Recently I opened another online shop, this time on Made It, an online marketplace for Australian shops.
At this stage I am keeping the Made It shop for functional ceramic wares only, and the design line is different to the wares on Etsy – so you can shop from both stores with no overlap!!
As with the Etsy store all products are unique, and custom orders are welcome. Being a shop stocking tableware custom orders can include table settings – for example four bowls, a set of coffee cups or a set of condiment bowls.
Why set up another store? While Etsy generates huge amounts of traffic it is also highly competitive, which is not a bad thing, but it has made me consider the worth of having multiple online presences – well its worth a try, right?
So, without further ado here are some images of the works I have in my Made It store, and I will be adding more over time. And, of course, some of these beautifully crafted wares would make great Mothers Day pressies! And postage is free Australia wide! I do try to keep international postage at the minimum, and lower postage is calculated for multiple orders.
So, go check out my lovely handmade tableware and feel free to spread the love 🙂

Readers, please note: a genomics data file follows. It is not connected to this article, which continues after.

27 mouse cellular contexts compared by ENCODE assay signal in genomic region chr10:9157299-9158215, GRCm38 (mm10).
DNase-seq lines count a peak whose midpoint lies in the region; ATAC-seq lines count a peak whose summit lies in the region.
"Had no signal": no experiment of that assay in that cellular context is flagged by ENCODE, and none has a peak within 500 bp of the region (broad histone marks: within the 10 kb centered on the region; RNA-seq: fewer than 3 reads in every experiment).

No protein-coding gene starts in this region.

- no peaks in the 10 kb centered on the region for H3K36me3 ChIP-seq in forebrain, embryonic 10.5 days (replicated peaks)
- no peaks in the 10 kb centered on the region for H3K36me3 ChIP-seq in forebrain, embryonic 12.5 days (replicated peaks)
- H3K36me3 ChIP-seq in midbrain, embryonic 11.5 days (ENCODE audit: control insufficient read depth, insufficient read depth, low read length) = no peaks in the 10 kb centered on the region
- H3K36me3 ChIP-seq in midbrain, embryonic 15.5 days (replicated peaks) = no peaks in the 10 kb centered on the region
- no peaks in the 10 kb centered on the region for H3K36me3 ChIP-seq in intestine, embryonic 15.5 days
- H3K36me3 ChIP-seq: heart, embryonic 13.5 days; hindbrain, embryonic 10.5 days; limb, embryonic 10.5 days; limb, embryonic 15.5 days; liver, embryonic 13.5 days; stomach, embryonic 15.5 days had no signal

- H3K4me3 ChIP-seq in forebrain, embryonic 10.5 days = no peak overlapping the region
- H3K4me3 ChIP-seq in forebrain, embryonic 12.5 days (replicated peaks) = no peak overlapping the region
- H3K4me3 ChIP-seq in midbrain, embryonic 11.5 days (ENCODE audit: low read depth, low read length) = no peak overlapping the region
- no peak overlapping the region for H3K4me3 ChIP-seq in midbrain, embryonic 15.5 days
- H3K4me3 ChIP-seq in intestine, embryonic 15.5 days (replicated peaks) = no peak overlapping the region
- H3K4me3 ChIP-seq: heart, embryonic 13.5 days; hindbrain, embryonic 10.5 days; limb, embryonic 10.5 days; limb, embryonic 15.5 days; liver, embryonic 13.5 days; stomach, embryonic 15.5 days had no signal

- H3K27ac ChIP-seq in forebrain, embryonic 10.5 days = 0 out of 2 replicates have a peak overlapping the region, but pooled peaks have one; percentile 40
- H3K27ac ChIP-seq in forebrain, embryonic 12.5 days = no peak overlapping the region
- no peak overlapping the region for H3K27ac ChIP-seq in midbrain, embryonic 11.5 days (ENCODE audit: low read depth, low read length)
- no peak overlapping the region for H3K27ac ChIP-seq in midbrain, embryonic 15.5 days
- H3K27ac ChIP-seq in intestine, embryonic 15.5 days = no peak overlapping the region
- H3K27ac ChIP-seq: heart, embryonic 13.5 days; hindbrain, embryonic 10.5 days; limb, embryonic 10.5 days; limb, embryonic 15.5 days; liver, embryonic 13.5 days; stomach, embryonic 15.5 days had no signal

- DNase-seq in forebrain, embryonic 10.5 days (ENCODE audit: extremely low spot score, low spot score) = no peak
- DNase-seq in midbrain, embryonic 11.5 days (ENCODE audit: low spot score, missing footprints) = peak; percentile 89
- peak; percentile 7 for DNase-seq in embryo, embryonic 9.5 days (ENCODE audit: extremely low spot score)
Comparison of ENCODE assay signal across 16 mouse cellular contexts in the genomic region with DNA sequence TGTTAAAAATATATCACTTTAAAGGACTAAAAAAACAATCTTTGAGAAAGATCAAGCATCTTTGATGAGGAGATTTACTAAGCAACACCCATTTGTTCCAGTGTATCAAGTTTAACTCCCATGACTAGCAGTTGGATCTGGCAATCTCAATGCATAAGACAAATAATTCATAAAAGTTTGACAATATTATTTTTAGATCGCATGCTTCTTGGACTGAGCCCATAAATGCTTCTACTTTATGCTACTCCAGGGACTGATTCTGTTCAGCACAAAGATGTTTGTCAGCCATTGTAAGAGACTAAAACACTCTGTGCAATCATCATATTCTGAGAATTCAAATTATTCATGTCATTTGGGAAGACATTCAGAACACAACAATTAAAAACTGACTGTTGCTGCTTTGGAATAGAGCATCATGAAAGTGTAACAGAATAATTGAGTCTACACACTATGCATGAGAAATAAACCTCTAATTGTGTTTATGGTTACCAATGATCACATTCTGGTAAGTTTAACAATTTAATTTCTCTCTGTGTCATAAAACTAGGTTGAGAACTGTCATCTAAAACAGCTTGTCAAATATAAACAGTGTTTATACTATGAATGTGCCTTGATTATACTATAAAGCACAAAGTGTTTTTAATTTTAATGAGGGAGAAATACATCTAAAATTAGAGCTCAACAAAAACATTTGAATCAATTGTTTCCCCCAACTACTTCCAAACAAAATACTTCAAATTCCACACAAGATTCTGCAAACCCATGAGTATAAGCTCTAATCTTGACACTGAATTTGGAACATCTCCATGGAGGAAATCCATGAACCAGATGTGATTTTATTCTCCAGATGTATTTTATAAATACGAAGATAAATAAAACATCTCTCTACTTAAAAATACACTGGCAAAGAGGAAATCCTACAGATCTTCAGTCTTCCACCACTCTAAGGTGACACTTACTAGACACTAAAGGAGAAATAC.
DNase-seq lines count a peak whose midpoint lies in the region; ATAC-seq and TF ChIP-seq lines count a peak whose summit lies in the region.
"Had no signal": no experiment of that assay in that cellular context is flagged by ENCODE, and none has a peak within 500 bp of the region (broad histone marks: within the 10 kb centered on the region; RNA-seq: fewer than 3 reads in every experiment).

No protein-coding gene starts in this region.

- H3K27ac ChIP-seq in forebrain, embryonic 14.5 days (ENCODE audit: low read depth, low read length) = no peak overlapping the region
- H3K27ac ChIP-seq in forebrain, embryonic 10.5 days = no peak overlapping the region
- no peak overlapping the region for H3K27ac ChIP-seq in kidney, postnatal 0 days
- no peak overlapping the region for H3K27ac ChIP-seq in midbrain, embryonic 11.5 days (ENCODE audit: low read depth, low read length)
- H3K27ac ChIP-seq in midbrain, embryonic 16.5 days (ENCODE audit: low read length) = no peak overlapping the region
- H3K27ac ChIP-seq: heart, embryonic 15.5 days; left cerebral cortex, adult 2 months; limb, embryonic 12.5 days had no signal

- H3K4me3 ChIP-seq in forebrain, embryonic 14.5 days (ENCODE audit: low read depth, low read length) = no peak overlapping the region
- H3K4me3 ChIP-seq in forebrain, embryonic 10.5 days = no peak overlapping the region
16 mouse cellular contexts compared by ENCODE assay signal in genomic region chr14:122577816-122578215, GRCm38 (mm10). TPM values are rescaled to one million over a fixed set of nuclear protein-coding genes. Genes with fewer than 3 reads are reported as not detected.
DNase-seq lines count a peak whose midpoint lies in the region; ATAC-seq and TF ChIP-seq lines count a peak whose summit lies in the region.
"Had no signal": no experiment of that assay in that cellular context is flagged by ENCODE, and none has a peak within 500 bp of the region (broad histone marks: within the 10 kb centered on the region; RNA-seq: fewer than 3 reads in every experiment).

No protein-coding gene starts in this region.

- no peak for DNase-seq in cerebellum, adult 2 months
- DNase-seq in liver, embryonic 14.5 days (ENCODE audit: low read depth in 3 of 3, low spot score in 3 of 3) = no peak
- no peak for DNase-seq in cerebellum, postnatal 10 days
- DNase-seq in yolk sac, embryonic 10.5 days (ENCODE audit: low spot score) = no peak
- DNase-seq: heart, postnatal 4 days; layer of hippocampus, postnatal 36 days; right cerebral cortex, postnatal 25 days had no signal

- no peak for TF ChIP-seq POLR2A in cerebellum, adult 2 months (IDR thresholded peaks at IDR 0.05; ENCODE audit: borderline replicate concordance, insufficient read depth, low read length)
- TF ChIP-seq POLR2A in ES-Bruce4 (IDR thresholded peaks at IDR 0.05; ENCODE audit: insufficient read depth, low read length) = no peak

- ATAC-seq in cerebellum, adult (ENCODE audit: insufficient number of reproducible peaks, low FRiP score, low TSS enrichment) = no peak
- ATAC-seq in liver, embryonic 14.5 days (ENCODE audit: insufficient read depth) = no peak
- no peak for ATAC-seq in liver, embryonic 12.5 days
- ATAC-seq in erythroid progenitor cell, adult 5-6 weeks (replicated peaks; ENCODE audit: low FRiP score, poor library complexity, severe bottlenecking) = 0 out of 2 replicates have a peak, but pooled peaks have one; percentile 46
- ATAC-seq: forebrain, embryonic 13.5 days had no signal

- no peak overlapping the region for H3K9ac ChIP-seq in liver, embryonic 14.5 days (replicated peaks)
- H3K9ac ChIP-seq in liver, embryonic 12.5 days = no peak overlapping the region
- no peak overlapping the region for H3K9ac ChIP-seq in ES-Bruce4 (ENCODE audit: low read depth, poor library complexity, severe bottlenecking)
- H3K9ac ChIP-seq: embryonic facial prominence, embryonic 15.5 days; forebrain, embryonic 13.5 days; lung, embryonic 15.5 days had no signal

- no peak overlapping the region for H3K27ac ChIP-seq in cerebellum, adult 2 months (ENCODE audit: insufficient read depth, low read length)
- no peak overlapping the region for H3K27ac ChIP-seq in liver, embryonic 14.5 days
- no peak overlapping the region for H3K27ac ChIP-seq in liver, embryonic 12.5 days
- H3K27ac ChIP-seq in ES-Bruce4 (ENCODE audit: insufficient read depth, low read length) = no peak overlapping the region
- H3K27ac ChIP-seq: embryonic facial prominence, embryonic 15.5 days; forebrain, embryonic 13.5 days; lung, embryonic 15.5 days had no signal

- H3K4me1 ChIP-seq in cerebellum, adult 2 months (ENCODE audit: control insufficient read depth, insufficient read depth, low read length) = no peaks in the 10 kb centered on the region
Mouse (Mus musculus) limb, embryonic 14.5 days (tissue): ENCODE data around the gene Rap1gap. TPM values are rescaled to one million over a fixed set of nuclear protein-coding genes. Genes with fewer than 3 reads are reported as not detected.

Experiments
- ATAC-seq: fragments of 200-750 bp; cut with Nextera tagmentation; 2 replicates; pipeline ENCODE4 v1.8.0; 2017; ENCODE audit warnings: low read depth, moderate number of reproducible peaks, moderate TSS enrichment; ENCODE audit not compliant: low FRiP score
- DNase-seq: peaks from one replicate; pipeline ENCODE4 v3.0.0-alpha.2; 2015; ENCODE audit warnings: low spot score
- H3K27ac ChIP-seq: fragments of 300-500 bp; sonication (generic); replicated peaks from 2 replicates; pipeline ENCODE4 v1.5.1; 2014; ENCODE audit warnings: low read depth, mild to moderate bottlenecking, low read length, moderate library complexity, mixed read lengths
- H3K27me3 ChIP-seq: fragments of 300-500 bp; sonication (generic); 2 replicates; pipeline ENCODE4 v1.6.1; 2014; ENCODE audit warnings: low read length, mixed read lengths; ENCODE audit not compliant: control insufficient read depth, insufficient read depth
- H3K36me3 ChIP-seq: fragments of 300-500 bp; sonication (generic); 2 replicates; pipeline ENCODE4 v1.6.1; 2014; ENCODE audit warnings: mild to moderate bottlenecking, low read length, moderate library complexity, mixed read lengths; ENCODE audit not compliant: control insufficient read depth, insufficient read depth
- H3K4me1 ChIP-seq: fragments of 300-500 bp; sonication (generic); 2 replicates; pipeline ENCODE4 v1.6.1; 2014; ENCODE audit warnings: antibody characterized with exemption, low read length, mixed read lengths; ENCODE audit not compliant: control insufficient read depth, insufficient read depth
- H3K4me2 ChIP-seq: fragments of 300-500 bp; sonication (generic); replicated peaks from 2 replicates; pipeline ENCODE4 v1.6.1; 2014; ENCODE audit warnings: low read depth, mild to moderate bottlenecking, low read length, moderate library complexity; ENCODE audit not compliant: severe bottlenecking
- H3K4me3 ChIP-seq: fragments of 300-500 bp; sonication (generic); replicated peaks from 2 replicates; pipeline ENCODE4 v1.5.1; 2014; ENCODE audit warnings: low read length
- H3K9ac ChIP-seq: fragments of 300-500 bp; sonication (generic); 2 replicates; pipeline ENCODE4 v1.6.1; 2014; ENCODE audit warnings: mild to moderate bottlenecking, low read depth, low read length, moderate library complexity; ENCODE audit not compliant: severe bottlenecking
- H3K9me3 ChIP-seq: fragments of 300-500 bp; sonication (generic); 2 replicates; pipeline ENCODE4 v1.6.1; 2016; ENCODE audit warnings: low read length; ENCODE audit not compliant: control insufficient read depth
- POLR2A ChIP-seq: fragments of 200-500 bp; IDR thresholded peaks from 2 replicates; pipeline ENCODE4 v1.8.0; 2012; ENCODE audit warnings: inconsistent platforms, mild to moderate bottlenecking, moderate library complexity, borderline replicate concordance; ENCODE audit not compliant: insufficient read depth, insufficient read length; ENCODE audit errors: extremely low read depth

It’s been a while since I posted about my Etsy shop… and since then I have listed lots of new products – both tableware and jewellery, as well as handmade cards which I posted about a little while ago.
So, if you are interested in handmade gifts for your family and friends – or even yourself – check out my Etsy shop.
Most of the products in my shop are small objects due to shipping costs (not being attractive to the buyer), however, I am open to custom orders, including larger sculptures, if the buyer is OK with the shipping. Custom orders can be placed via the Etsy shop.
Larger sculpture can be explored via the sculpture category on this blog or through my facebook page.
Enquiries about any of my artworks can be directed to the “contact” link at the top of this post 🙂
My most recent saggar bonfire was two weeks ago on the 16th November… we needed to clean up the underbrush from the property for the summer season, and whenever that happens I don’t pass up the opportunity to put some small works into the fire.